You'll sometimes see "extra early" potatoes offered in seed catalogues.
Technically there's no such category - they're just particular cultivars of "first early" spuds which have been bred to take the least possible amount of time between planting and harvesting.
There are only two varieties commonly on sale, rocket and swift.
I've grown both many times and I can't say there's a huge difference between them. Swift is generally said to have a stronger flavour than rocket, and its individual tubers tend to be larger.
Rocket on the other hand probably has slightly higher yields. They both make compact plants, suitable for growing under cover, but swift even more so than rocket.
In truth, neither of these extra earlies would be likely to win prizes for flavour or for yield.
But then, that's not what they're for. Really the only point of extra earlies is that they are extra early.
If you can plant them in January or early February you should certainly be able to start eating them before the end of April. In a good year, they can be ready in just seven weeks.
To start potatoes off so early, you need two things - protection against frost, and to get hold of the seed tubers around Christmastime.
The latter is out of your hands. The seed companies will send out the tubers for planting from December, when the weather permits.
As soon as they arrive, unpack the potatoes and set them to chit - that is, to grow short, sturdy green shoots, so that they'll start into growth rapidly when eventually planted.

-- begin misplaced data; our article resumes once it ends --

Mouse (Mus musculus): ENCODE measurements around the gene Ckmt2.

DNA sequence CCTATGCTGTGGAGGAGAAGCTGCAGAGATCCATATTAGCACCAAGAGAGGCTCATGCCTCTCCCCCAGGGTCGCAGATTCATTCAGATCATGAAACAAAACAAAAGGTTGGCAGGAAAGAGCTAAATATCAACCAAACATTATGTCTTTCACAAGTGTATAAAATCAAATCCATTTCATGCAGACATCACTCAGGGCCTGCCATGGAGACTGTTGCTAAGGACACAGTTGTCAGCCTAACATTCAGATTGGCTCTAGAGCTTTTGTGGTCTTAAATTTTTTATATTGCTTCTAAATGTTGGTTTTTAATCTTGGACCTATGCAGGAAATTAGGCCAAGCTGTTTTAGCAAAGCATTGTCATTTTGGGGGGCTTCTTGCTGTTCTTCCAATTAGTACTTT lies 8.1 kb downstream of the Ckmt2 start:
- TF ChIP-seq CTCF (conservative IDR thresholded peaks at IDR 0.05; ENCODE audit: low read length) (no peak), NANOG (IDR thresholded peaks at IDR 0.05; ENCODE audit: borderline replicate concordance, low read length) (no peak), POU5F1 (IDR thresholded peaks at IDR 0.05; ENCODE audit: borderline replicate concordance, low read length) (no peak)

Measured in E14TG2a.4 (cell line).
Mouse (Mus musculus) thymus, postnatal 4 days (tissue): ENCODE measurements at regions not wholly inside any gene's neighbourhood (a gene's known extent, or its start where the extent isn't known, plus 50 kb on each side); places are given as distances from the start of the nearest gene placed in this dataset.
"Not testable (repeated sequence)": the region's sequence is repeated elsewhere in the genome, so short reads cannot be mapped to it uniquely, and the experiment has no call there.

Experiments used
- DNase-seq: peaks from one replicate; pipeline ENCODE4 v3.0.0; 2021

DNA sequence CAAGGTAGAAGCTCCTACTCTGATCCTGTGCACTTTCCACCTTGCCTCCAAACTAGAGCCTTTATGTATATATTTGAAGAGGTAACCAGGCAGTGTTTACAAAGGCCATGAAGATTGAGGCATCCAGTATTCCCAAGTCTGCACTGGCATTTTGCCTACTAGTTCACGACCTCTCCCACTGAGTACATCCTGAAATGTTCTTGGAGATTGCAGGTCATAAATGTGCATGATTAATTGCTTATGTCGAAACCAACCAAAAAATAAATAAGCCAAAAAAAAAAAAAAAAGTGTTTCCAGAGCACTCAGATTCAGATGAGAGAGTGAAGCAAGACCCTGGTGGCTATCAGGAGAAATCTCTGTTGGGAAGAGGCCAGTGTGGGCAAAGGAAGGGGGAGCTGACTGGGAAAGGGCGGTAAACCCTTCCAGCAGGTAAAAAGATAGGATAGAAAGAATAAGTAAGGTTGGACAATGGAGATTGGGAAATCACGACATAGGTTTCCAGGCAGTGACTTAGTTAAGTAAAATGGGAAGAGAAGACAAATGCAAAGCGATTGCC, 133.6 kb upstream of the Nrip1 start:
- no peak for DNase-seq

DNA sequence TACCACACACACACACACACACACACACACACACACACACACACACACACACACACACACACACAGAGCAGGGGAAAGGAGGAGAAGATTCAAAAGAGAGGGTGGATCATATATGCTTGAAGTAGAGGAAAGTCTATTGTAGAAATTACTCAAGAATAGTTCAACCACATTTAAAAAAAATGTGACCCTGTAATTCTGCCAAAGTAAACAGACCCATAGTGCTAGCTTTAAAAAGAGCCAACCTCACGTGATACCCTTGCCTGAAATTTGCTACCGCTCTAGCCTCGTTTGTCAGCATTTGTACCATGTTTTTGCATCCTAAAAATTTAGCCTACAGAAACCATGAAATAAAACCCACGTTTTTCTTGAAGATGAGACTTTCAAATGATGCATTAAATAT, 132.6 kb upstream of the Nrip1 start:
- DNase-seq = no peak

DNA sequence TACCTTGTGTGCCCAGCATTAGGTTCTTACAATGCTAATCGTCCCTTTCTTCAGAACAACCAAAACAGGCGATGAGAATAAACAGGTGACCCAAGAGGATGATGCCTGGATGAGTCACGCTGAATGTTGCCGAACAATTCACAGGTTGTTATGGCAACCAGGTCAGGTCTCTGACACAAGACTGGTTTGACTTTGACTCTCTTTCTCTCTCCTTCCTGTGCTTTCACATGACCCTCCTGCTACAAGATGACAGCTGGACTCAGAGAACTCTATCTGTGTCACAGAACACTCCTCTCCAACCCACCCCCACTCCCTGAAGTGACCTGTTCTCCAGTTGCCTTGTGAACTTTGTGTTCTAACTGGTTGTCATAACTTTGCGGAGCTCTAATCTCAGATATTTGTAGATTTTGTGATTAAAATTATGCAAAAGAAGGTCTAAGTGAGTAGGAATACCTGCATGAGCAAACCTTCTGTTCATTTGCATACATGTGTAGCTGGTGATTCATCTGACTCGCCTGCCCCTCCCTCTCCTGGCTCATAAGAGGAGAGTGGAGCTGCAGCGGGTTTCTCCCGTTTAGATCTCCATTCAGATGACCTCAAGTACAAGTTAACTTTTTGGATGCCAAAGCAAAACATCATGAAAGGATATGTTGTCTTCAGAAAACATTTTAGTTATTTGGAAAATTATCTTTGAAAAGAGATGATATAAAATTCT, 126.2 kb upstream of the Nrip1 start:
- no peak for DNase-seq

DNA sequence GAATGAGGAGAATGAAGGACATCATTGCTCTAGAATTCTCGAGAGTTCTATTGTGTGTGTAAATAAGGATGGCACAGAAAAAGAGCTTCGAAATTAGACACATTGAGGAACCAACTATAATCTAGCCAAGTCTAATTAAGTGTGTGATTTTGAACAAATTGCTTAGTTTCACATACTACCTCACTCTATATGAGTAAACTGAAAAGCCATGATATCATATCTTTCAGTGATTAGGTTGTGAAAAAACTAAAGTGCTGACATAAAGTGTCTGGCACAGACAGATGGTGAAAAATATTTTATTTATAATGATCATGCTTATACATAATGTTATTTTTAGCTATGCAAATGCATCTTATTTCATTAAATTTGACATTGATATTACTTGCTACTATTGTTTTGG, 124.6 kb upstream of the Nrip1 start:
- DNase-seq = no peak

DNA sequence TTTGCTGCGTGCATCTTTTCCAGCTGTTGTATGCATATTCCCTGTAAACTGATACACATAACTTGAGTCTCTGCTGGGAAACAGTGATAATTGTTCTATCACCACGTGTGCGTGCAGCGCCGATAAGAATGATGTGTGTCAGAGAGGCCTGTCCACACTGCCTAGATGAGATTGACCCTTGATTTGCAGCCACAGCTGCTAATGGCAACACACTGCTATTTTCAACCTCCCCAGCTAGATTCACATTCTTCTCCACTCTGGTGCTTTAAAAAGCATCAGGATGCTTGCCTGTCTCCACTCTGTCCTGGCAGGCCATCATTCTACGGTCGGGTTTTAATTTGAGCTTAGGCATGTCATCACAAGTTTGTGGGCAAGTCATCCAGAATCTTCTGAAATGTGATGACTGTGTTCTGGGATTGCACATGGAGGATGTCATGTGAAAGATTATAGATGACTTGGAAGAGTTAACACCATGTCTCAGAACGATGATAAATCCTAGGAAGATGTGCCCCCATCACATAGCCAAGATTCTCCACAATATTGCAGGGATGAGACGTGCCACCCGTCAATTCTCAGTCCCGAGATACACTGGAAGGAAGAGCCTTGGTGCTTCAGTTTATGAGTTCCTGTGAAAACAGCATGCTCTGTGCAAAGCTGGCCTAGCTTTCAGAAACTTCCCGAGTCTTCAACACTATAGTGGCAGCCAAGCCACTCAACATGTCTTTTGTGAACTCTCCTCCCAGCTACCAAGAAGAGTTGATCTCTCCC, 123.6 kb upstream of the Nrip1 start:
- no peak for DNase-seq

Set the tubers upright in egg boxes or trays in a frost-free, light place.
The windowsill of an unheated spare bedroom is ideal, but gentle heat won't do any harm. The potatoes are ready to plant when the shoots are half an inch to an inch long.
Because the aim is early cropping I think it's only worth growing extra earlies under cover. Ideally, put them in an unheated greenhouse, but plastic tunnels and cloches will also serve.
If you are using a greenhouse, by the way, note that the glass will probably be grubby from the winter storms, so give it a wash first to let in as much light as possible.
I plant my extra earlies in tubs, in a peat-free multi-purpose compost.
A pot about 14" across by 12" deep is perfect.
Over the years, I've become convinced that all potatoes give highest yields when there's only one tuber in each container, rather than the conventional advice which is to plant three or four in a larger tub.
Start with three or four inches of compost in the pot, nestle the tuber in that and then fill the pot up with more compost. Keep the pot well-watered - it must never dry out.
The easiest way to tell when to harvest is to gently poke your fingers into the compost and feel the size of the spuds.
Follow Mat's gardening tips on Twitter @StarGardening.